Serpas married his girlfriend and had two children in short order. But the marriage didn’t last long. Suddenly, as a very young man, Serpas says, “I realized pretty quickly what I’d been doing was not the solution.”
At ground zero, he then earned his GED, the equivalent of a high school diploma. A buddy, meanwhile, was joining the police force. Serpas’ father, grandfather and several uncles also had worked on the force. In fact, since 1914, there had always been a Serpas at the New Orleans Police Department. In June 1980, Serpas signed up.
He flourished. “He was like the brightest of the bright who works his way up to the top of the department,” says Mike Doyle, director of personnel for the city of New Orleans. “He always finished at the top of every promotion exam that was given.”
Serpas was named captain at such a young agethe youngest in the department’s history, in factthat he was given a nickname: “Captain Kid.” When he was promoted to major, he got another age-related nickname: “Major Minor.” Soon, he was dating a Charity Hospital emergency room nurse who told him she wasn’t content to be dating a high school dropout. “She told me, 'I’m not gonna be married to some guy without a college degree.’ So I went back and got the bachelor’s degree, and ultimately the Ph.D.” The doctorate, from the University of New Orleans, was in urban studies.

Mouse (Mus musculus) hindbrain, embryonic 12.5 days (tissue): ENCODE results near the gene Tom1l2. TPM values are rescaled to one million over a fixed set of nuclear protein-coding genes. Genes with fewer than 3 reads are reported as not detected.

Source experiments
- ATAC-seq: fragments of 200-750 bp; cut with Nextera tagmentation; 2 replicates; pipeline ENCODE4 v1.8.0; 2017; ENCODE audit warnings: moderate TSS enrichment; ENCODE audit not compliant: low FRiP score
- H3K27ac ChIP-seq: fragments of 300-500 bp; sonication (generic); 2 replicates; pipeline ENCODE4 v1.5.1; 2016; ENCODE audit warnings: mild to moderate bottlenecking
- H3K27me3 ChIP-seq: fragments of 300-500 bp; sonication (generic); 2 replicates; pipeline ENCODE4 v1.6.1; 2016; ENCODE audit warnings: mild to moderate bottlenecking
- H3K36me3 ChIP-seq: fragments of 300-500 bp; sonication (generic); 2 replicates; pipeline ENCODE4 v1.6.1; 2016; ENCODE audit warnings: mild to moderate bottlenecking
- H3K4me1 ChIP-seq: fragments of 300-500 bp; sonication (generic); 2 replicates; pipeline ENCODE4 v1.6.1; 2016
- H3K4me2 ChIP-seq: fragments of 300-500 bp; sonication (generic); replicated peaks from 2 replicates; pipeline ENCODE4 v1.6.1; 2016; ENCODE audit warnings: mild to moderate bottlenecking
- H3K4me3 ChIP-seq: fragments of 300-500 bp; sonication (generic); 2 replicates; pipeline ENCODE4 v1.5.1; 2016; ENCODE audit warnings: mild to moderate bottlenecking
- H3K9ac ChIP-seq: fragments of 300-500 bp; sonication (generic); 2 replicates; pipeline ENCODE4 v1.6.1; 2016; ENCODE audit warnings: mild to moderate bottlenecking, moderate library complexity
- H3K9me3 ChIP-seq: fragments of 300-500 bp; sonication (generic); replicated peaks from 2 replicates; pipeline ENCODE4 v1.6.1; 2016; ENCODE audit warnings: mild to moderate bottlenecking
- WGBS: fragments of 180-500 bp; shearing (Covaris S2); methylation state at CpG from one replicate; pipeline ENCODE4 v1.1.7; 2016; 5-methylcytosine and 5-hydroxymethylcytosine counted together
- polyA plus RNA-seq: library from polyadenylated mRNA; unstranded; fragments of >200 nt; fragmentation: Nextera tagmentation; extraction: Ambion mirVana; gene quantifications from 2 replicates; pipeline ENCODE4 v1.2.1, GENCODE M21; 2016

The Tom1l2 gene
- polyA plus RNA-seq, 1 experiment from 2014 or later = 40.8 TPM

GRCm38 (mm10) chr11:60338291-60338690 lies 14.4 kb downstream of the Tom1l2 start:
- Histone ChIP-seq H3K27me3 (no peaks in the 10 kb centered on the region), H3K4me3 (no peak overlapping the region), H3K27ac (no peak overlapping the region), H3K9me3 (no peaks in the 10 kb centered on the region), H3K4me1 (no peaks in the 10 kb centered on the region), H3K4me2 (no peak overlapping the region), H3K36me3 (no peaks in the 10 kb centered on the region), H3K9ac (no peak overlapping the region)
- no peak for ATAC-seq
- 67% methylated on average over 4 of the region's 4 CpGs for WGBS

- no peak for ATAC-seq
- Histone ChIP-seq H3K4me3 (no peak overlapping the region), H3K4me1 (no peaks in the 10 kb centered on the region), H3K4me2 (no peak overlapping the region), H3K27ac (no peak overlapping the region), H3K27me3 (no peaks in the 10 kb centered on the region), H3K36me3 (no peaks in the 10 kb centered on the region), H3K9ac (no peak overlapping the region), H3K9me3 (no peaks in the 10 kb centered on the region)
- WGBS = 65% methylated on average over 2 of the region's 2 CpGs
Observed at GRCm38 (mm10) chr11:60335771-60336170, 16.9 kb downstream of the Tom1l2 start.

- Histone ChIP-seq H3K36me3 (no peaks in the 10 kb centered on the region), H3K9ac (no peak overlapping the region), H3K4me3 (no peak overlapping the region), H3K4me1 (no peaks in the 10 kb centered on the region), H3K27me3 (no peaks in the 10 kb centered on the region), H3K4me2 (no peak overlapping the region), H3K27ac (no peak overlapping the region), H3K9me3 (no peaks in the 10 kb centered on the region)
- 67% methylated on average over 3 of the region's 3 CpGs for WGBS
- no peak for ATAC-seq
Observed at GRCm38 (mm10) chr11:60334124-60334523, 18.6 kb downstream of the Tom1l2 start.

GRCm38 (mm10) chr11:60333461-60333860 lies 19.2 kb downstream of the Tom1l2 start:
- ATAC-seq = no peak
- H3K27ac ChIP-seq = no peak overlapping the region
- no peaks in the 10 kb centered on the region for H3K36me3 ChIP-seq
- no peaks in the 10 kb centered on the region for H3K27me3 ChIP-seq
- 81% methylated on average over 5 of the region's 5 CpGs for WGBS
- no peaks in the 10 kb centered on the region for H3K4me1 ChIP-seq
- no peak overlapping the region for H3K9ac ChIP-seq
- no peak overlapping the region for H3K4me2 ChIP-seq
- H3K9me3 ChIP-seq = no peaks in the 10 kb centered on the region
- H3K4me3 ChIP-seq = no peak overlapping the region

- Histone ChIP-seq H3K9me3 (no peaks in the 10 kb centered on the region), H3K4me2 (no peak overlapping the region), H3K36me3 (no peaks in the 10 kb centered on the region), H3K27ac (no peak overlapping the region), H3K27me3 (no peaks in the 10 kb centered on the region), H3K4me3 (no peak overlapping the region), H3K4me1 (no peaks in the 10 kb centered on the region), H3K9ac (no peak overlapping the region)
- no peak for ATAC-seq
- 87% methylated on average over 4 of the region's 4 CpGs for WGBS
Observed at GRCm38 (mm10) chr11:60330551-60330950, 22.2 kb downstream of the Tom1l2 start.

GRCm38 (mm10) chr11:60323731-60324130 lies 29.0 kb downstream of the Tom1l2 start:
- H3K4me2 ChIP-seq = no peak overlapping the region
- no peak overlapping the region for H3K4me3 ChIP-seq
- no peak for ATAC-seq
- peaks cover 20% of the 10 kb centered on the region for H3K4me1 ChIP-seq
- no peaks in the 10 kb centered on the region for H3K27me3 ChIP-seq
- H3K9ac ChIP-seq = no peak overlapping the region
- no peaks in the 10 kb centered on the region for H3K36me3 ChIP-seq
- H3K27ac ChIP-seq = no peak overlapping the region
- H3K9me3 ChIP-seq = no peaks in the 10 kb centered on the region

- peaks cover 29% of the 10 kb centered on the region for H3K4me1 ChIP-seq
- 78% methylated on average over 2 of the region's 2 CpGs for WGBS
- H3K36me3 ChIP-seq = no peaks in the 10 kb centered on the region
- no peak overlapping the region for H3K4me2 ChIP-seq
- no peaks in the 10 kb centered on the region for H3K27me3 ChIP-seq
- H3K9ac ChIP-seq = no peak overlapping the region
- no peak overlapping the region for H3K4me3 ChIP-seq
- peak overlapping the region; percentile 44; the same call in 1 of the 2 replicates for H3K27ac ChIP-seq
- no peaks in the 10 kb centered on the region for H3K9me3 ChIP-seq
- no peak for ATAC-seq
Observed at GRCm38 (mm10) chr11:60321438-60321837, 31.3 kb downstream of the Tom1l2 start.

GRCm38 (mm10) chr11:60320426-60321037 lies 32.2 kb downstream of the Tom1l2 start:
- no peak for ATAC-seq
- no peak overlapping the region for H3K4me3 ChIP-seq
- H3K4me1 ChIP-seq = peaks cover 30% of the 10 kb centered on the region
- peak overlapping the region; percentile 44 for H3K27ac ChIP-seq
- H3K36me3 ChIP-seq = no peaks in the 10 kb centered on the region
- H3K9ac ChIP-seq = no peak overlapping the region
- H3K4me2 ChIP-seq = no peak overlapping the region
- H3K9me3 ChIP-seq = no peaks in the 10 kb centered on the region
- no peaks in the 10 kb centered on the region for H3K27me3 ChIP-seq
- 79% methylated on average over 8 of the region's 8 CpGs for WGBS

Clearly no idiot, Serpas began hitting his stride in the New Orleans Police Department when he was appointed chief of operations in 1996. At the time, New Orleans was an incredibly crime-riddled city. A new chief, Richard Pennington, had just been brought in from Washington, D.C., to right the ship, and Serpas moved up to become his right hand man. Ultimately, Serpas assumed authority and was given day-to-day control of the force. Violent crime dropped by half, and overall crime was down by over a third. “But the biggest measure of our success,” Serpas says, “was that the public was saying it felt safer, it felt better. At the end of the day, the public is what matters.”
Serpas made headlines during his tenure, including during an incident at the St. Thomas Housing Project, in which a police officer was trying to serve a warrant and the entire community rose up in arms. “It was a blow-up,” Serpas recalls. “Part of it was that our policemen were not getting good information about who was committing crimes, and in fact it wasn’t the people in the projects committing them. But there was a lot of heavy policing going on.”
In other words, the residents were angry. Ultimately, a huge crowd gathered around the officers. “Serpas went in there and calmed the situation down,” one source says. “He stayed out there for hours.”
Elsewhere, Serpas showed an ability to oppose the wishes of the officers even when it wasn’t good politics. Proposals to require college degrees for higher ranking officers were being considered in the city of New Orleans, but no fewer than four police organizations opposed the idea. Serpas pushed the reform through. “There are clearly issues that some police groups hold dear, and that’s good,” Serpas says. “But this is an evolving business. You can’t police America the same way you did in 1960. Some things we’re doing are the same way we did stuff in the 1800s.”